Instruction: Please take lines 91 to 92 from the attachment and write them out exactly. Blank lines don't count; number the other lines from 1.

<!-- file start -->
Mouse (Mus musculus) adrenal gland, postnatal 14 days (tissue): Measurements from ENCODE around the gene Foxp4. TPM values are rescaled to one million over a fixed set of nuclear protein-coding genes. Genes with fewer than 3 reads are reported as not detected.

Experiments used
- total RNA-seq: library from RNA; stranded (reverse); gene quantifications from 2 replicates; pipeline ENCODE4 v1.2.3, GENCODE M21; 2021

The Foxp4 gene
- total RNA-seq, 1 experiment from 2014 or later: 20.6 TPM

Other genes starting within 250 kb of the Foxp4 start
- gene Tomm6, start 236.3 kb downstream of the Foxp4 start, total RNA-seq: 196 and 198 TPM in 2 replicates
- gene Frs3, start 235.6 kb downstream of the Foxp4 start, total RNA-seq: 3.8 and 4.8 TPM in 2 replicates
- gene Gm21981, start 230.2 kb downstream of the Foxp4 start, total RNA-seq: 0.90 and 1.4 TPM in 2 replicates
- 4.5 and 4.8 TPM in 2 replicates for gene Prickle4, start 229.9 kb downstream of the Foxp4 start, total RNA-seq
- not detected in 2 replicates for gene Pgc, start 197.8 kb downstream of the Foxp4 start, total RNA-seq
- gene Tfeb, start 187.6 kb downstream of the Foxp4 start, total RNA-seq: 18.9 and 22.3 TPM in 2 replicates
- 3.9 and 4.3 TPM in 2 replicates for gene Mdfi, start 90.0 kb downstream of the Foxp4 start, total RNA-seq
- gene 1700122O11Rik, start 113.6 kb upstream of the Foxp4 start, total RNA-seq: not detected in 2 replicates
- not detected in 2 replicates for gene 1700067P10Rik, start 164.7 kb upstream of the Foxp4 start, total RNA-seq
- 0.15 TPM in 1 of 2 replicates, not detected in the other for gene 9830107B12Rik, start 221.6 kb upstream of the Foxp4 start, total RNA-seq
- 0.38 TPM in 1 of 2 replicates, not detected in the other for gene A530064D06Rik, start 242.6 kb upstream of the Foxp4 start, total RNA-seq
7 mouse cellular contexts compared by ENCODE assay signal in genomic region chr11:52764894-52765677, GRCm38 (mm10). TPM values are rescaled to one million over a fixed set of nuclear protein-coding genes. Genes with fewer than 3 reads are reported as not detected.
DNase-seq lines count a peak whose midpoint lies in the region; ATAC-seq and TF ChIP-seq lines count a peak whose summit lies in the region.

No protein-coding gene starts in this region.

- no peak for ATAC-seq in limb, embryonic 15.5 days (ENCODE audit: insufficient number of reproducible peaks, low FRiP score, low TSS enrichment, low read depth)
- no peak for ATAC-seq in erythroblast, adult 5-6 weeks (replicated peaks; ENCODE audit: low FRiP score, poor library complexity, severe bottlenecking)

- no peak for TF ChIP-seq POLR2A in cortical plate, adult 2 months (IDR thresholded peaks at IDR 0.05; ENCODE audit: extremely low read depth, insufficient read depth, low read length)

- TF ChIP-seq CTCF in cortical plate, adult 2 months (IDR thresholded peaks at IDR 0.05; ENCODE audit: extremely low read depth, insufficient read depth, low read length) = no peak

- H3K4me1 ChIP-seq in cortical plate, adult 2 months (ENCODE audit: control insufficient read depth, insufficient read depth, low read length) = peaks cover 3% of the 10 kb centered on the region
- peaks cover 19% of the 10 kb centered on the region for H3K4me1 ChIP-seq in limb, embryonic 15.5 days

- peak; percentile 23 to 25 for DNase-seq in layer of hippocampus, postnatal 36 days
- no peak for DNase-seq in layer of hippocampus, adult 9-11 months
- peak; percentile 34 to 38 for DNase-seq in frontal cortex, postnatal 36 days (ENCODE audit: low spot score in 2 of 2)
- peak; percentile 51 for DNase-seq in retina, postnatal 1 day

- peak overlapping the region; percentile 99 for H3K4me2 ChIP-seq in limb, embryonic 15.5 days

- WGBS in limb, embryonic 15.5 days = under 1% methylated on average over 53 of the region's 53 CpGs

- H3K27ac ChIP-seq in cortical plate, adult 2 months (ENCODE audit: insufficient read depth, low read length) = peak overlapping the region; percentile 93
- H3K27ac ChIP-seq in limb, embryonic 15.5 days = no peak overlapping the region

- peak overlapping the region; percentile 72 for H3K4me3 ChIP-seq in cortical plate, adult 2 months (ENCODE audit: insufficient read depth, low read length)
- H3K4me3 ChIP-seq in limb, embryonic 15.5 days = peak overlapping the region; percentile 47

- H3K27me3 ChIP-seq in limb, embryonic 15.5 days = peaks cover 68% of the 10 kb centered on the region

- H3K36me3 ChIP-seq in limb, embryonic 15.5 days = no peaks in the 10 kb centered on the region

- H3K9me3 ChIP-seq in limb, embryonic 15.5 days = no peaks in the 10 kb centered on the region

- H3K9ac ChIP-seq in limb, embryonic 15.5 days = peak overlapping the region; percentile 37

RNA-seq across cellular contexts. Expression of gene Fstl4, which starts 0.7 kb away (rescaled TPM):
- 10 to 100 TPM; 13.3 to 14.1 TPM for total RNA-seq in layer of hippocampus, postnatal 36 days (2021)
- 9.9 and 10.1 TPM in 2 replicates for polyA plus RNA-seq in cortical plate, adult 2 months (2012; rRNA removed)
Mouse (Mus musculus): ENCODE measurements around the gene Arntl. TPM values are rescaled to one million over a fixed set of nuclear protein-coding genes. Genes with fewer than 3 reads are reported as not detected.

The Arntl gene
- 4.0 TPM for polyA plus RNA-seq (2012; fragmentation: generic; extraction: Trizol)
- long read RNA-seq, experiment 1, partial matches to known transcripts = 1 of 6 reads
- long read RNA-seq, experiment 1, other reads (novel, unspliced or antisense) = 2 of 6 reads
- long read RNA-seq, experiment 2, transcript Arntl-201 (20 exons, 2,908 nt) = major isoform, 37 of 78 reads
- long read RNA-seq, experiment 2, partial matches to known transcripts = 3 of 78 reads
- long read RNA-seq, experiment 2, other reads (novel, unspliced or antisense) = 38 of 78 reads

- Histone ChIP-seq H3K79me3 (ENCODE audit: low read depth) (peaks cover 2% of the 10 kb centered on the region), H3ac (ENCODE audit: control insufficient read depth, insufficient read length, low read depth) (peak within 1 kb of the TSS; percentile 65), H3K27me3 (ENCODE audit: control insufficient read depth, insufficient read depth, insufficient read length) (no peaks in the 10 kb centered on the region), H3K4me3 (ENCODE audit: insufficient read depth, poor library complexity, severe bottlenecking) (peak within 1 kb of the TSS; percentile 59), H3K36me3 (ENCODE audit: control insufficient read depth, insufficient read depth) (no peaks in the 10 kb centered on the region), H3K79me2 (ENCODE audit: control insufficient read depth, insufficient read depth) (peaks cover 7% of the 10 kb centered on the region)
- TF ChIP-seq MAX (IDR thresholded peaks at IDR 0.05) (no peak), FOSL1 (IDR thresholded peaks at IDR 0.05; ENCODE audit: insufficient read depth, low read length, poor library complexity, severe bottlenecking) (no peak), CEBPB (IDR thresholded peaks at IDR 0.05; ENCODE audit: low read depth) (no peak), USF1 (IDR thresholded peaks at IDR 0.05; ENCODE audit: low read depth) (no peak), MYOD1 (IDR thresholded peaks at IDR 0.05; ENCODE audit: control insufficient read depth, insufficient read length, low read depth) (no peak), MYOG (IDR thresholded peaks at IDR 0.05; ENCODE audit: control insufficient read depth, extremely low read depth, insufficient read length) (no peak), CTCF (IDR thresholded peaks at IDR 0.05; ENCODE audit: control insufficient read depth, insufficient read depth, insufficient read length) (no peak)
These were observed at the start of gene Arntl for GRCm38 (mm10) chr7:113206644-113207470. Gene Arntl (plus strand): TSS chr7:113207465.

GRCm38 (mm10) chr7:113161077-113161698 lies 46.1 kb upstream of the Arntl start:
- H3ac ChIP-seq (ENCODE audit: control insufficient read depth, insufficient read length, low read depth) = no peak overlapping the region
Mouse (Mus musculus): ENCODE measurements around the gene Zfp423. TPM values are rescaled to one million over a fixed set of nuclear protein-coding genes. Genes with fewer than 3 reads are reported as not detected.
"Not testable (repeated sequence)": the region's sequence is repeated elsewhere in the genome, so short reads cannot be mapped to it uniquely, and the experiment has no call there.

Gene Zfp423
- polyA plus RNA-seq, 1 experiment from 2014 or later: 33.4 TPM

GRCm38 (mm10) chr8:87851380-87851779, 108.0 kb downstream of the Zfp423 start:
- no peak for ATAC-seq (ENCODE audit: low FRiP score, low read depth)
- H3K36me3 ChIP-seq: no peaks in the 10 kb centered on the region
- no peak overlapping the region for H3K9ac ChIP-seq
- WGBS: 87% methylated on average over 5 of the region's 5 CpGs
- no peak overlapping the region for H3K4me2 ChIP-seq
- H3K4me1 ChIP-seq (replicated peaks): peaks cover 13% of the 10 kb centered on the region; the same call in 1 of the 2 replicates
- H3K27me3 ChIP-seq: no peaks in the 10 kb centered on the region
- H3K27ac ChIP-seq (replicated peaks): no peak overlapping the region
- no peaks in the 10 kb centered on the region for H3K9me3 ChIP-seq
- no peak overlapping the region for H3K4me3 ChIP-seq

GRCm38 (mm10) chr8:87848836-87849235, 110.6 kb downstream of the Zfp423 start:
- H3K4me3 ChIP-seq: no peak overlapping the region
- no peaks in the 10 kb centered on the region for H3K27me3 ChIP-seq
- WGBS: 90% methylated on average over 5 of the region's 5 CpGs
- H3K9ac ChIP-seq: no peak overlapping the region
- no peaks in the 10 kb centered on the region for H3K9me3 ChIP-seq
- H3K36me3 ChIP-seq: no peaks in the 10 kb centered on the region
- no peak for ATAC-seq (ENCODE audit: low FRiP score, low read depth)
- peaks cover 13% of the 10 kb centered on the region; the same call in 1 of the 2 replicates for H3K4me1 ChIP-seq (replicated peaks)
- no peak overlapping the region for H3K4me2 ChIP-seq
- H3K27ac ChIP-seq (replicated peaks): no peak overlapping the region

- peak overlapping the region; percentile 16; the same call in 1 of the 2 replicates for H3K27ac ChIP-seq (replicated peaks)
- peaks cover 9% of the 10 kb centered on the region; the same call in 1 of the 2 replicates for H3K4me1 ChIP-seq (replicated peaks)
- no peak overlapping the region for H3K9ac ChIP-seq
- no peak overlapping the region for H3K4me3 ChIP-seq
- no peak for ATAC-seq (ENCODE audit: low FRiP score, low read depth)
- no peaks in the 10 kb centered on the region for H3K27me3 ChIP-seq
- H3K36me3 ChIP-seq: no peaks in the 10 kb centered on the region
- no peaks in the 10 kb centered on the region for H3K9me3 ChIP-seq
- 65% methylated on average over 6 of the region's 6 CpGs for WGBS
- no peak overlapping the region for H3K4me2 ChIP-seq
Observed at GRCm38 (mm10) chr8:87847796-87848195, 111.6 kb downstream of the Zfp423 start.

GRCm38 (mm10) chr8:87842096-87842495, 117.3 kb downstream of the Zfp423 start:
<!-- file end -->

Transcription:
- 65% methylated on average over 6 of the region's 6 CpGs for WGBS
- no peak overlapping the region for H3K4me2 ChIP-seq